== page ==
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PCAR Helps Break the Chains of Abuse and Shows Why Education is Key

By Elisha Neubauer

In Rockdale County, Georgia, reports of child maltreatment have skyrocketed over the last decade. With over 1100 reports filed in 2015 alone, the county has found itself dramatically ahead of the state averages of children suffering neglect or abuse. While this news is devastating, there is one organization that has been hard at work to lower these numbers - Prevent Child Abuse Rockdale.

Opened in 1989, Prevent Child Abuse Rockdale is a nonprofit organization dedicated solely to ensuring that children are raised in a safe, loving, nurturing home free from all forms of abuse and neglect. "Prevent Child Abuse Rockdale (PCAR) is organized in a manner supported by the National Center on Child Abuse and Neglect (NCCAN)," says Diane Howington.

"It implements components aimed at providing (1) public awareness programs about positive parenting and positive family support; (2) parenting education and support programs that acknowledge and reinforce parents' responsibility for their children; and (3) community-based task forces that plan, develop, implement, and oversee the projects."

The organization operates on a concept of community-based prevention and intervention services. They display a strong commitment to strengthening families in the Newton, Rockdale, and outlying counties through providing families with the information, support, and resources necessary to be successful in raising children. "Education is the number one strategy for preventing child abuse," states Howington. "Our agency has been providing case management and support services to adolescent parents and their children for 26 years."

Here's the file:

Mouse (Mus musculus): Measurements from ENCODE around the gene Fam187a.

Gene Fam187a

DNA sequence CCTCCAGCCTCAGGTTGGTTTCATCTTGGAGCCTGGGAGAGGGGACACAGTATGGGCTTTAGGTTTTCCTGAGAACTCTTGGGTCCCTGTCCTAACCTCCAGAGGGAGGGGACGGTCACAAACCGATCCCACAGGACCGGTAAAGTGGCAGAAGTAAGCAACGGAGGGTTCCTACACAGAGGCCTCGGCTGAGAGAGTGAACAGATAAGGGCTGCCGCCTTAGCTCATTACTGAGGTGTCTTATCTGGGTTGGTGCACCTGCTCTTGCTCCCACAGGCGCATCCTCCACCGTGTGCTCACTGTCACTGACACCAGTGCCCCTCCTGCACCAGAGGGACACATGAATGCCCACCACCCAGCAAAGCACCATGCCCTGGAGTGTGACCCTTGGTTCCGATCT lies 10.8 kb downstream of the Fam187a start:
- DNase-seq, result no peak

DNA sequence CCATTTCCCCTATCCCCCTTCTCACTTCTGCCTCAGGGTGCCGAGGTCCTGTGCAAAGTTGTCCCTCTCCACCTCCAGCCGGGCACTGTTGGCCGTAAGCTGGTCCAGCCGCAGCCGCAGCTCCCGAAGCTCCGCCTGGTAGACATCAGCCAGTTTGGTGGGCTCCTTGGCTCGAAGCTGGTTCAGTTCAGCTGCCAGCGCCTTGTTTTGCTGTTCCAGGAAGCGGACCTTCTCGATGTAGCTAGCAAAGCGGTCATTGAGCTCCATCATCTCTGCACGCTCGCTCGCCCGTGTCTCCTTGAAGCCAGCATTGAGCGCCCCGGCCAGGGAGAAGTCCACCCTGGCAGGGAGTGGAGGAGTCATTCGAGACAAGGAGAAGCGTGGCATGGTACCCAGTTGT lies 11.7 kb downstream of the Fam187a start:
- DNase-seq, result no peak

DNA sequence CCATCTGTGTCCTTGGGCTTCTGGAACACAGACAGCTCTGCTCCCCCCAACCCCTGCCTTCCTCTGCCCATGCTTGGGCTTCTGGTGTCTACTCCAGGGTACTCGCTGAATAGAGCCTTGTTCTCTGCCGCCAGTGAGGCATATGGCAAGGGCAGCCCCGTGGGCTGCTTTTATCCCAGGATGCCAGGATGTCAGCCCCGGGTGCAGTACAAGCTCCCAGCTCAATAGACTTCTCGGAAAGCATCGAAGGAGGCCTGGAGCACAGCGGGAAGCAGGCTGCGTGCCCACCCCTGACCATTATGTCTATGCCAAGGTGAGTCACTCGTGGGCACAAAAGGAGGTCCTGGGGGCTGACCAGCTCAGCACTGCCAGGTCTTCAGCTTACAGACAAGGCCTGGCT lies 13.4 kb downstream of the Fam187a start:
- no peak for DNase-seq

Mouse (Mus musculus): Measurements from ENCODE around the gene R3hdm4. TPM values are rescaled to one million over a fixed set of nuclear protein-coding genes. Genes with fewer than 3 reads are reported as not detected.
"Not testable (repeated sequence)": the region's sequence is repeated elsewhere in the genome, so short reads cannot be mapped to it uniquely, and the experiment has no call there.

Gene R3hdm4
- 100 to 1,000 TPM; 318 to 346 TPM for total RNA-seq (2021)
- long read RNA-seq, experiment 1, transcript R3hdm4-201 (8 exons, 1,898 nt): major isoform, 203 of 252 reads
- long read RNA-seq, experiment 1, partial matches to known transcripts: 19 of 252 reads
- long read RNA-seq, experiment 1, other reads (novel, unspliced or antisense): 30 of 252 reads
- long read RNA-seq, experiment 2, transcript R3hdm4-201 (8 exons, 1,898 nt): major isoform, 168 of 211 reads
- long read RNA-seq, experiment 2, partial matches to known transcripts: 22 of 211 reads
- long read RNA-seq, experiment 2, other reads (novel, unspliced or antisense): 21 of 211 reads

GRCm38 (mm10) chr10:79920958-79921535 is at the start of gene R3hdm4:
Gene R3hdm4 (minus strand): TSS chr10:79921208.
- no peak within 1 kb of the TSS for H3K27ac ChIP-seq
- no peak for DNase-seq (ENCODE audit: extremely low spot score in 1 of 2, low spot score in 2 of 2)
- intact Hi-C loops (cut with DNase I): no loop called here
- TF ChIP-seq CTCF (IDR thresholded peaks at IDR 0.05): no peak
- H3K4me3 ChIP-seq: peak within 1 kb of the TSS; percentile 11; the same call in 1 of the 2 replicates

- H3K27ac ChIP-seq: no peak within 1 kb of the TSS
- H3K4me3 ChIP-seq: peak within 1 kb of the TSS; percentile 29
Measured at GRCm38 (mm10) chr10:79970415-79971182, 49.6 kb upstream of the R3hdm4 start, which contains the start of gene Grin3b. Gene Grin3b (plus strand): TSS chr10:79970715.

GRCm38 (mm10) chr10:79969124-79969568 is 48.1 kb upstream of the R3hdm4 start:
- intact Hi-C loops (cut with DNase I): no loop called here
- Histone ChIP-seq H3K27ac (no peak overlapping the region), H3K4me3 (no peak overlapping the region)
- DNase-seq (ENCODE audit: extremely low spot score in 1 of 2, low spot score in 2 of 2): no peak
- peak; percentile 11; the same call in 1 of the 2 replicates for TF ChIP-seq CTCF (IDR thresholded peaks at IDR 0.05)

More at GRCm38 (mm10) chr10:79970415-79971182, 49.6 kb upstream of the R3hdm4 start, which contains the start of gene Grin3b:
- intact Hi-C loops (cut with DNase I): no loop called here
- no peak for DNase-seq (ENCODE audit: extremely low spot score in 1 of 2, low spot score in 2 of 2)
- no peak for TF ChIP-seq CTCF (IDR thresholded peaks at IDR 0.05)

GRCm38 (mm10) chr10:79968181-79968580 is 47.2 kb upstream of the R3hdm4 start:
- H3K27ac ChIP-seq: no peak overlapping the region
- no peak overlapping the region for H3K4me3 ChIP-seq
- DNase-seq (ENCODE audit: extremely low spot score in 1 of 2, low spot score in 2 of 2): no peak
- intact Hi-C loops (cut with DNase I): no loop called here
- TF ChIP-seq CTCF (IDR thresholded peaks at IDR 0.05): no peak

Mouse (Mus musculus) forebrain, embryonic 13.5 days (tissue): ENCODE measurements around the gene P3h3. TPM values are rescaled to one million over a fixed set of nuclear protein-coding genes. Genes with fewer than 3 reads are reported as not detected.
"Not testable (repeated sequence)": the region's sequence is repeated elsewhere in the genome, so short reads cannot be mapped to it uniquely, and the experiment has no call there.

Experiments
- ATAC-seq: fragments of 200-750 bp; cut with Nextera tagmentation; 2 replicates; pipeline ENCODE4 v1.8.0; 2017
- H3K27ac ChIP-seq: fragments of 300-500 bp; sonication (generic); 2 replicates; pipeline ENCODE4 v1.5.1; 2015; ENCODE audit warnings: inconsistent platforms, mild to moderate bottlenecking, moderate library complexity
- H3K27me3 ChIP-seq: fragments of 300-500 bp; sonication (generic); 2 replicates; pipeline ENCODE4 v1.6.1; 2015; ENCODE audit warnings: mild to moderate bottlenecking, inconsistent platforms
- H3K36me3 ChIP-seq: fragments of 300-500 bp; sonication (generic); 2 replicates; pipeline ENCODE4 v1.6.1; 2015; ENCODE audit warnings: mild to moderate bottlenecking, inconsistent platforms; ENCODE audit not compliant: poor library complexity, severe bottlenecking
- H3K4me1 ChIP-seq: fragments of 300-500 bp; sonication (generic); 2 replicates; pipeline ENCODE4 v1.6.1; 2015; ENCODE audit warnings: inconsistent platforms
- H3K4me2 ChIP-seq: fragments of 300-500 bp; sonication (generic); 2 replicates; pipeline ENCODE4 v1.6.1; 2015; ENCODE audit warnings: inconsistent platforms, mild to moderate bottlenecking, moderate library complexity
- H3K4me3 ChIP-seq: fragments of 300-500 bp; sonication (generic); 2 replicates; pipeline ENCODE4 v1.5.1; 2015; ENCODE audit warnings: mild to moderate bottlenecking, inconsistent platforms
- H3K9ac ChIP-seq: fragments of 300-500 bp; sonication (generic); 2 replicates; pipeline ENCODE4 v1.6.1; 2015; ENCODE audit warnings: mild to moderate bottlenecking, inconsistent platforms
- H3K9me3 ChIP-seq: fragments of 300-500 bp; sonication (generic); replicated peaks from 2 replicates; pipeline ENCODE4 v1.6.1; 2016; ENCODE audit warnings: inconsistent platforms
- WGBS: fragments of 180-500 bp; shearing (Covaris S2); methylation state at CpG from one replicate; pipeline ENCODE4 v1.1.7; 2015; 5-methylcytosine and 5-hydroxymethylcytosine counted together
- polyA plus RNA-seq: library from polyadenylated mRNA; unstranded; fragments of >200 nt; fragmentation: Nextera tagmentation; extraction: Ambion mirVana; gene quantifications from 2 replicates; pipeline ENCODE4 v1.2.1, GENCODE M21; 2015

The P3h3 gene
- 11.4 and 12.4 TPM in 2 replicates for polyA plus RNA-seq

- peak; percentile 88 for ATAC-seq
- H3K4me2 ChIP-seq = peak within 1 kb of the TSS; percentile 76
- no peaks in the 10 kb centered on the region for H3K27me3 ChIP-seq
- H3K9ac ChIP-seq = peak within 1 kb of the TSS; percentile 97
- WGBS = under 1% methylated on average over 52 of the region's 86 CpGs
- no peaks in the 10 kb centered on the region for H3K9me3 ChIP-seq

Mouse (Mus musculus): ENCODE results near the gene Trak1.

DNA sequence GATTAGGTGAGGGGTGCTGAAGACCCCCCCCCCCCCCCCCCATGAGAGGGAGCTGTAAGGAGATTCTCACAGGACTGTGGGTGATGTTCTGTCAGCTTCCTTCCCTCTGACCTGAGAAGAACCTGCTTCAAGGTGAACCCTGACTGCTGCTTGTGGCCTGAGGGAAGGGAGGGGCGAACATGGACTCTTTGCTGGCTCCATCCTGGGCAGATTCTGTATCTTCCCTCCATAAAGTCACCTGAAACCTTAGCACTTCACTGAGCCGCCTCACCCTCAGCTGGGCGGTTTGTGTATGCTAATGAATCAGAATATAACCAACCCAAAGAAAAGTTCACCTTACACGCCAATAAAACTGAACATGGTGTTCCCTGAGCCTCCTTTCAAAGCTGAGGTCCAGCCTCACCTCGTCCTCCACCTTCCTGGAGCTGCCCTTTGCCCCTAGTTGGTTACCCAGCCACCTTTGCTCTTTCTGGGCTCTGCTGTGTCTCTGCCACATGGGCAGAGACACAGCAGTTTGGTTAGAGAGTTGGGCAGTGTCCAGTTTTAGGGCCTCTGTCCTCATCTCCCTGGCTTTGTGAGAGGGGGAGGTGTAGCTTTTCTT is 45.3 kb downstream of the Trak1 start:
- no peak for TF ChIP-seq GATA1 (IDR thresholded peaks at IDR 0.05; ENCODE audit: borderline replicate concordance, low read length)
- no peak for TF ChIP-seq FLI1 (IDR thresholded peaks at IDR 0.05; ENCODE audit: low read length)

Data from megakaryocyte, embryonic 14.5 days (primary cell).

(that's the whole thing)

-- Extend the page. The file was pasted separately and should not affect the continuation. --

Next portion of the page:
Several programs are available through the organization, but perhaps the most notable is the Rockdale Positive Parenting Program. "It serves parents ages 12 to 25 in order to give these at-risk young parents the guidance and skills they need in order to be loving, effective parents and raise healthy children," explains Howington. According to her, mothers who have participated in this extraordinary program reported significant increases in positive parenting attitudes including appropriate developmental and parenting expectations, empathic awareness of their child's needs, and decreased endorsement of corporal punishment.

"The young mothers demonstrated gains in parenting sensitivity and attunement, greater levels of parenting competence, increased levels of attachment to their children, greater levels of perceived support from their partners, and improved knowledge of parent/child roles."

In addition to offering prevention programs, the organization partners with DFCS to provide programs for those who have experienced abuse themselves. "We give them the tools needed to handle everyday stress so that they can be the best parents that they can be," she informs us. "We help by providing diapers, food, clothing and basic needs so that they are able to focus on improving parenting skills."

Other available programs include the First Steps program, which offers new parents emotional support, current parenting information, and referrals to vital community resources; the Active Parenting Program, which teaches age-specific parenting skills; and the Triple P Program, which is a center and home based program designed to prevent severe behavioral problems in children by enhancing the knowledge, skills, and confidence of parents.

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About The Author

Elisha Neubauer is a freelance editor, ghostwriter, book reviewer, and author. She is...

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